Monday, 5 December 2016

The Perks of Being An #IndieAuthor

~ Freedom and Control ~

These are probably the two main benefits of going indie.

You have the freedom to write what you want to write and what you believe in. Do it your way.

You can choose how you want to structure your book and don't have to answer or explain to anyone else if it's a little unorthodox.

And if it doesn't go well, then you're not left with the bitterness and resentment you'd feel towards agents, editors and publishers if they were the ones you listened to when you'd wanted something else entirely. You make your own choices and your own mistakes, and hopefully learn from them.

If you appoint editors and proofreaders, they can suggest changes and edits, but you can kindly say, "thanks, I see your point, but I'd like to do it this way" if you don't want to alter something that they think you should.

Now, you can say the same thing to the editor at the publisher you're signed to, but for a new author, I imagine it would be a little daunting. There they are, with all their experience and track-records, and here you are, without a published title under your belt, trying to argue your point when you're being advised otherwise by professionals that have done this for years.

I know I'd feel uncomfortable, intimidated even, trying to tell my publisher that I don't want to go with what they're suggesting. And the thing is, they have a lot to lose if a book doesn't sell well, so they won't ask you to make changes that they don't truly believe will make the book more successful. Knowing that, you're more likely to give in, whereas if you were self-publishing, you'd probably stick to your guns.

For example, my debut novel Chasing Pavements starts with a Preface, and the first sentence is: "It was awfully quiet in his head." I wanted this to be the first sentence of my first book. I really like it. I can't see anything wrong with it (so clearly, I don't always follow that strange philosophy that if you can't see a single thing wrong with a sentence/paragraph that you've written, you ought to get rid of it).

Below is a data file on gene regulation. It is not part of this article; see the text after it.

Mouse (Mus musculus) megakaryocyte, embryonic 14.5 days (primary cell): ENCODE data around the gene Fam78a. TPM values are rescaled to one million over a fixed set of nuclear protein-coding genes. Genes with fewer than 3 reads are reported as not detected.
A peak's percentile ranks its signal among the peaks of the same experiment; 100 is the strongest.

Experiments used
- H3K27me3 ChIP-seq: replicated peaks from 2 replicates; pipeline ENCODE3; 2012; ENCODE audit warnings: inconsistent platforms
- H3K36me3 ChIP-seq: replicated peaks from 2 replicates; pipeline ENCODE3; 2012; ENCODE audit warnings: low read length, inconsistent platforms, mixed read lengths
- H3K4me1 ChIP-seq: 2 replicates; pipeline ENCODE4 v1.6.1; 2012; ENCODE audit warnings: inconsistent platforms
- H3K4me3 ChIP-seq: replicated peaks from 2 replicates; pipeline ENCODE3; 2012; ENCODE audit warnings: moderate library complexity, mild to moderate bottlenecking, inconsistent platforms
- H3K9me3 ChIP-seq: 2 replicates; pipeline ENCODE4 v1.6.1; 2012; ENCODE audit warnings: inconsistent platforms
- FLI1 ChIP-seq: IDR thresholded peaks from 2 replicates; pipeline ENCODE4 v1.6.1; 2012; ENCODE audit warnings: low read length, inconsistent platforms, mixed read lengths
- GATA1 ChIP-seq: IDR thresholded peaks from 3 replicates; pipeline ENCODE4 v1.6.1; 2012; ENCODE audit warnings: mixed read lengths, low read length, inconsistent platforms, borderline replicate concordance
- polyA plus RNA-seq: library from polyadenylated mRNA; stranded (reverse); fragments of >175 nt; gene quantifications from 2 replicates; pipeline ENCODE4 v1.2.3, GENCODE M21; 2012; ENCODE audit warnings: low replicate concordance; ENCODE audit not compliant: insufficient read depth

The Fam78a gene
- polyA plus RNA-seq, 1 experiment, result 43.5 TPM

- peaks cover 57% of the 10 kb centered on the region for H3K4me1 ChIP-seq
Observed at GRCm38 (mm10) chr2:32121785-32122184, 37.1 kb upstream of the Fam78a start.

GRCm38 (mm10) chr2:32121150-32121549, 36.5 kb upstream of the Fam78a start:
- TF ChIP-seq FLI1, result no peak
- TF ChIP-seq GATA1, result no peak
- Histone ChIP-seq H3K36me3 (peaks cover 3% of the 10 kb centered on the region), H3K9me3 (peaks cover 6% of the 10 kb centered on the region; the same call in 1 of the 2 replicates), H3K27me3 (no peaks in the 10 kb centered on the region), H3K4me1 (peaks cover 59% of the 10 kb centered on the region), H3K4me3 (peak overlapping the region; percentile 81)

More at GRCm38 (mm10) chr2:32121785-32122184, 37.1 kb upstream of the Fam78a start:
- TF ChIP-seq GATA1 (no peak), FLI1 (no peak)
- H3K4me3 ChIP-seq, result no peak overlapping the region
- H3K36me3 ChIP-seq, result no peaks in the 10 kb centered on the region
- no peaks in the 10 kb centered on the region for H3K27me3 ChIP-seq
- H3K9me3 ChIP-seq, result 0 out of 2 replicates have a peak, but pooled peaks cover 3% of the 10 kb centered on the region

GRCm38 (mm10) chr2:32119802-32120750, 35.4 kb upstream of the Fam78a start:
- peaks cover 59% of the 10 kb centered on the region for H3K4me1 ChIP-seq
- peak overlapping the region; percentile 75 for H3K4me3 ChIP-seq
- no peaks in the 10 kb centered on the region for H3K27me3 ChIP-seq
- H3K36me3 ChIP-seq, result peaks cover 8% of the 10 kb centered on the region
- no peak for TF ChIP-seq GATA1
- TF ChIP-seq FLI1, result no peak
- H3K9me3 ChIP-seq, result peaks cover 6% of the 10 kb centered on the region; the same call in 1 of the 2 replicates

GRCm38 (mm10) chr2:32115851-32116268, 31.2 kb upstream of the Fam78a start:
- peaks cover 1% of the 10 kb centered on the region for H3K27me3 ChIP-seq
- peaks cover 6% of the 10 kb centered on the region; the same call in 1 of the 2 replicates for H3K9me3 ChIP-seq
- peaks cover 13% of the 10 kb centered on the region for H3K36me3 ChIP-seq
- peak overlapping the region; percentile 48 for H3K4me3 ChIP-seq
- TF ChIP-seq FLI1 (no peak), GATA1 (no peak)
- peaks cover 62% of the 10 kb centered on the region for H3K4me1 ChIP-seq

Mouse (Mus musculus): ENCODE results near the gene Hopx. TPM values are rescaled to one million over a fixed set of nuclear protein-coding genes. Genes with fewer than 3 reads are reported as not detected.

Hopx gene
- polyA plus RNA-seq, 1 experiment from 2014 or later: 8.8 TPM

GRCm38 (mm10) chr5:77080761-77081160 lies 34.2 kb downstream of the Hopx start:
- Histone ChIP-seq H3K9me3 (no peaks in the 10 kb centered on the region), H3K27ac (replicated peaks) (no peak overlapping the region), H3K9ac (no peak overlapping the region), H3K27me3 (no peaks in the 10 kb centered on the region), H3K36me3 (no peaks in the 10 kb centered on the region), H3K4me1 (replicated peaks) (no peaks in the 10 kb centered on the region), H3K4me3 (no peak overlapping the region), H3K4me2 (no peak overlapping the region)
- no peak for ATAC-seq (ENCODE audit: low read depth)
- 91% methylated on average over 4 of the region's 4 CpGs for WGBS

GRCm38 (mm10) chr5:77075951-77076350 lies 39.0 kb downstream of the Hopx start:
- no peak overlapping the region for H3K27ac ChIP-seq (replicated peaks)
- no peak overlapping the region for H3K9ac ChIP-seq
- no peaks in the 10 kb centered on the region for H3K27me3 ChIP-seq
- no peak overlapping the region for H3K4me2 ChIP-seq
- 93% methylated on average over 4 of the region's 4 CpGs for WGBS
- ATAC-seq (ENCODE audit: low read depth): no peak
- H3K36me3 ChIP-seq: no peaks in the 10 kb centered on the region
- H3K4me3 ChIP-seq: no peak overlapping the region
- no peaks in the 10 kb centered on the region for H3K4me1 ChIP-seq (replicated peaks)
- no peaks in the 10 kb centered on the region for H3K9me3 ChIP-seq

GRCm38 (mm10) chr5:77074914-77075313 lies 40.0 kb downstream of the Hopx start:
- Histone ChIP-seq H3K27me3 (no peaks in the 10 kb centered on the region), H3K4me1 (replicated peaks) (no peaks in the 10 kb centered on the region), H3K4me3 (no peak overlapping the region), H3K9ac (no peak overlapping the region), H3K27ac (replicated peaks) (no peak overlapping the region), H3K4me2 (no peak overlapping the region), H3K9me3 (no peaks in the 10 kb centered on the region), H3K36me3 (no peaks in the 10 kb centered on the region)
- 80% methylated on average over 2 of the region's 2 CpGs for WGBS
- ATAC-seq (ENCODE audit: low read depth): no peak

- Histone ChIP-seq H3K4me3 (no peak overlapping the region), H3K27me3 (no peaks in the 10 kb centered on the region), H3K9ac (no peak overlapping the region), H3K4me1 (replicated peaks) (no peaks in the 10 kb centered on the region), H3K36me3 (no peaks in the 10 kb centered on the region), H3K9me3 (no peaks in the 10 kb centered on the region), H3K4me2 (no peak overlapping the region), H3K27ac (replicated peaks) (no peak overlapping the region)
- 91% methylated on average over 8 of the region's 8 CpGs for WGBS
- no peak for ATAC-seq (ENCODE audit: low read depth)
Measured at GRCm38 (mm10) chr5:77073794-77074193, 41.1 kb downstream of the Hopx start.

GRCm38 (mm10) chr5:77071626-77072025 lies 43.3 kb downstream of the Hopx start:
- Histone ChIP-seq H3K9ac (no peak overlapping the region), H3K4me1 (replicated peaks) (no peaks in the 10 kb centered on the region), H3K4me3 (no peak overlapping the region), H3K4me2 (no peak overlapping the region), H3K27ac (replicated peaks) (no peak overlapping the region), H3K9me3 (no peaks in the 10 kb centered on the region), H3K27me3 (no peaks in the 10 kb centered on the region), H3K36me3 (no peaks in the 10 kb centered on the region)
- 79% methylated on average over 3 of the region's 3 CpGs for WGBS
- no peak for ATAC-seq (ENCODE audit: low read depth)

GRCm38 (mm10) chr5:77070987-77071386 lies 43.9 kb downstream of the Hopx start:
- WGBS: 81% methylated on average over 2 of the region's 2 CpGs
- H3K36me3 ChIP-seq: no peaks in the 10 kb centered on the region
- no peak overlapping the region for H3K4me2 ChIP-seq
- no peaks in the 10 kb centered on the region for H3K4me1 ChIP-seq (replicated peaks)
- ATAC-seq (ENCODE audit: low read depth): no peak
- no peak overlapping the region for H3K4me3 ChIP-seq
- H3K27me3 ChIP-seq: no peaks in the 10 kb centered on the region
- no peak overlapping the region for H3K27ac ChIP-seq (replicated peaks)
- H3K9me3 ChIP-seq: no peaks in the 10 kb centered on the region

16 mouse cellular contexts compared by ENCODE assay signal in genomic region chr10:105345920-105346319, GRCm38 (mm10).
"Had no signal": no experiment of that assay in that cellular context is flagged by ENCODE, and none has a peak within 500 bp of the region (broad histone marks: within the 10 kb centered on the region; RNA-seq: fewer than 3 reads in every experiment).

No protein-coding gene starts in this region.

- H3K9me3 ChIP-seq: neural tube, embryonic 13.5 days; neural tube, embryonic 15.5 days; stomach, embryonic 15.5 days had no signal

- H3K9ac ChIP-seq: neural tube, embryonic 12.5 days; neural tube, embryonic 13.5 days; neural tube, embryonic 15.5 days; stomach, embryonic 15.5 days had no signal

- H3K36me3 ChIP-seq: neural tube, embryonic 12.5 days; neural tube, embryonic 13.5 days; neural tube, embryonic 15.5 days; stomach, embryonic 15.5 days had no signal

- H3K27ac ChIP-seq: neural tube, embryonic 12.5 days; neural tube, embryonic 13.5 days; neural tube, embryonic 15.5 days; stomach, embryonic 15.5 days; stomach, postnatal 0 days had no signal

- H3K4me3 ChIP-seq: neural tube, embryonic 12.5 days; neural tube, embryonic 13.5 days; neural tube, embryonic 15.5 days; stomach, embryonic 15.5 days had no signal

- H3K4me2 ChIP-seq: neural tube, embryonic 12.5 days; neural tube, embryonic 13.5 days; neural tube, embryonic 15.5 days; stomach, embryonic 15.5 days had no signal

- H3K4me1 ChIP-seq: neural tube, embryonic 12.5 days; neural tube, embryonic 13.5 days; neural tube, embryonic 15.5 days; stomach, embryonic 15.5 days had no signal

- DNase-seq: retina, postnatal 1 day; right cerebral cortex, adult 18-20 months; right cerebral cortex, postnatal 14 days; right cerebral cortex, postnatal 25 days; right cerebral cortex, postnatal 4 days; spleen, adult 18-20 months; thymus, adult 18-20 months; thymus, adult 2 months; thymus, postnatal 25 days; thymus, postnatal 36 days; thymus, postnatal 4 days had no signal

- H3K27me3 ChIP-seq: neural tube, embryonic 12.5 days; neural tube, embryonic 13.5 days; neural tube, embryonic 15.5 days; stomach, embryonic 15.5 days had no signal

But the first person to read Chasing Pavements - one of my oldest friends - absolutely loathed this sentence. She said she just didn't get it, and fought hard to get me to delete it and start with something else. I can't remember what her argument was - and I'm sure it must have been a valid one - but she did her best to convince me that it was the wrong sentence to start the book with.

If I was signed to an agent or publisher, they wouldn't have had to urge me half as much as my friend did to get that sentence removed. I probably would have agreed as soon as they voiced their distaste of it the second time (the time after I'd said, quite meekly, that I quite like that sentence). This would be because of what I've explained above - I'd think they know best because of their experience and wealth of knowledge, and because the success or failure of the book would affect them big time.

Needless to say, I didn't heed my friend's advice and kept the first sentence the way I wanted it. And it's only because I have the freedom to do so and have control over what feedback I take on board and what I don't.

Chasing Pavements is free to download this month, at the below retailers:

Amazon US|   Amazon UK|   iBooks   |   B&N Nook   |   Kobo |   Smashwords 

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